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THE DEEP ONES: "Mysterium Tremendum" by Molly Tanzer

The Weird Tradition

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Dec 21, 2018, 9:54am Top

Online for me.

Edited: Dec 21, 2018, 10:23am Top

>2 RandyStafford:

And for me.

Something about that title always has me thinking delirium tremens and I can't wait to find out whether there's anything to it!

Edited: Dec 26, 2018, 10:17am Top

Mentions of Arkham and the "Black Pharaoh" place it in Lovecraft territory, of course, but it stays a superficial connection at best. What I found most interesting was that Marjorie seemed to be set up to become something like an occult detective (or maybe a weird librarian, heh), but John Thunstone she's not. Instead, she's merely a dupe, left high and dry - rather than insane or dead - at the end.

Edited: Dec 26, 2018, 8:58am Top

I should add that one thing that Tanzer pulls off quite nicely is an making Zupan a pure pulp bad guy. Rather than horror, though, his character gives the story more of a 30s adventure/crime pulp feel. It's almost as if Doc Savage is about to make his appearance in Chapter Two.

Edited: Dec 26, 2018, 11:08am Top

I thought this story was a lot of fun. It was definitely not Lovecraft pastiche, despite the presence of Yog-Sothothery in Arkham and Nephren-Ka. In the mood and details, it couldn't be further removed from the usual HPL orientations. But having those for a background gives the reader a lot of added uncertainty about where the story is going. Is Zupan Nyarlathotep or "merely" a reincarnation of Nephren-Ka? Will the heroine die? Go insane? Will the world be destroyed?

One thing that was very Grandpa was having the main motivation of the controlling character of the story be affection for his cat.

Dec 26, 2018, 11:16am Top

Most appreciated the hints at recreating Egyptian ritual, both the symbolism and prescribed enactments. Made no effort to confirm the veracity of anything however.

It occurs to me Tanzer may be attempting to draw parallels between ancient Egyptian sacred practices and early 20c. American social practices: reference to Colliers was it? But it's a stretch and not particularly successful if attempted, I think.

Dec 26, 2018, 3:56pm Top

>4 KentonSem: ... she's merely a dupe, left high and dry ...

Yes, I felt a little cheated - I thought she was being set up (in a quite different, positive way) for something and then it never materialised.

Dec 28, 2018, 1:23pm Top

>3 elenchus:

Apart from the vague party-going of Edgar, there wasn't much inebriation or withdrawal in the story, despite my association of the title with delirium tremens. Ah, well.

Dec 29, 2018, 4:41am Top

Warning: this post is probably totally devoid of logic.

This story has kept cropping up in my memory in odd moments over Christmas, and I can't help feeling that Tanzer has been really nasty to poor Marjorie. Perhaps she was 'working out some issues'?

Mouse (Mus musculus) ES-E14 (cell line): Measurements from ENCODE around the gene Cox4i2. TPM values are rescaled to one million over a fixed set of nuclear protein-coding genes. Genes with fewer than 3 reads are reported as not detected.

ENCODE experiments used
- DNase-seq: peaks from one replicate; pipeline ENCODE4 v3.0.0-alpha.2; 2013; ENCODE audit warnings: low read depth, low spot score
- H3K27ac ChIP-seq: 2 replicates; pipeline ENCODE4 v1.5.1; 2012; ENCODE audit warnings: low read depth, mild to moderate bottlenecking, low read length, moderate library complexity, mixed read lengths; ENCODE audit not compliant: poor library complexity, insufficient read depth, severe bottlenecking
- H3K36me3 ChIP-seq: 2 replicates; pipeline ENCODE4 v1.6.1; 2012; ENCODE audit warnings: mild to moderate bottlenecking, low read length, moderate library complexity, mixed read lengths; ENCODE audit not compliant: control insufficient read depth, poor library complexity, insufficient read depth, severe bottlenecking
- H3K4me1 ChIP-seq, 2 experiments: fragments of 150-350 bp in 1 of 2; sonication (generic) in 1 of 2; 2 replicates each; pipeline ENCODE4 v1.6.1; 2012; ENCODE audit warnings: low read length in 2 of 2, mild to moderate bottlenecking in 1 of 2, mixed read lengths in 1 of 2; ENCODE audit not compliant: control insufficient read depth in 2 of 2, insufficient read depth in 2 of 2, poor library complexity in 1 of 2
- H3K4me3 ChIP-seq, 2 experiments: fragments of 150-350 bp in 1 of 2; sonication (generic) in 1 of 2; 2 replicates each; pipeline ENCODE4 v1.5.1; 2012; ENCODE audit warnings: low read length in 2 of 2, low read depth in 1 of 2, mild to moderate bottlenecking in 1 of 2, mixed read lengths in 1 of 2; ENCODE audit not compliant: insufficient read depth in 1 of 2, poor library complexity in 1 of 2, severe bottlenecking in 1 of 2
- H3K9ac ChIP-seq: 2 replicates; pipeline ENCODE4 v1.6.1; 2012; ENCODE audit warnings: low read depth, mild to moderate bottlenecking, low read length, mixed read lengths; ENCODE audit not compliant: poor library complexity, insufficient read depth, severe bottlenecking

Edited: Dec 29, 2018, 8:21am Top

>10 alaudacorax:

Marjorie is condescended to by her father, socially bulldozed by Mrs. Quildring, stuck on a date with that wanker Edgar, spiritually and symbolically raped by Zupan (maybe physically, too, who knows?), framed, tied up, and left to be discovered by Mrs. Quildring and the police, her reputation and career in ruins. You're right - Tanzer really does chew her up and spit her out to an extraordinary degree!

Jan 2, 6:51pm Top

>10 alaudacorax:
>11 KentonSem:

This is something I noticed too, but was puzzled, for a while, by the tone of the story, in a way, its air of anti-climax. One the one hand, the treatment of Marjorie is all you say - I would have listed evisceration too, but curiously even though the magical procedure revived the cat, Marjorie wasn't left as a corpse at the end (I'm sure HPL and 99% of his successors would have ended the story with her a rotting or mummified corpse, her life force transferred away into the cat). But that didn't happen; in fact I couldn't shake the thought that the ending Tanzer gives us could be a farce or sitcom ending: Marjorie looking straight to camera and exclaiming whatever would be the 1920s Rhode Island version of "Oh, crikey!".

There's something here that reminds me of Victoria Wood's undercutting of tired storytelling clichés in e.g. TV soap opera and costume drams, especially those clichés that ultimately descend from Gothic and Romantic fiction. Where Wood often seems to be saying "come on, we all know life isn't really lived like that, it's grounded in the mundane and everyday" - a stance that itself is a cliché now, probably, for a (British) Northern writer and also for a woman writer (despite the counter examples of Emily Brontë and Wuthering Heights!). Tanzer's take adds something much more barbed about the treatment of women, in families, by academe, by men, even by Lovecrftian monsters (as it turns out).

I did enjoy this story, but more on reflection, once I'd worked out what it was saying and doing below the surface.

Jan 3, 8:50am Top

>12 housefulofpaper:

I did enjoy this story, but more on reflection, once I'd worked out what it was saying and doing below the surface.

Exactly! The only thing by Tanzer in my collection is something in the wonderfully strange Starry Wisdom Library book. She has some other short fiction online. I'll check for a possible Spring 2019 nomination.

Jan 3, 9:56am Top

>12 housefulofpaper: Tanzer's take adds something much more barbed about the treatment of women, in families, by academe, by men, even by Lovecrftian monsters (as it turns out).

That's an intriguing interpretation, and while I missed it on my own reading I have to agree the story supports it. Whether or not Tanzer intended it or not is a relevant question, but I'm a believer in texts having their own agency apart from their authors.

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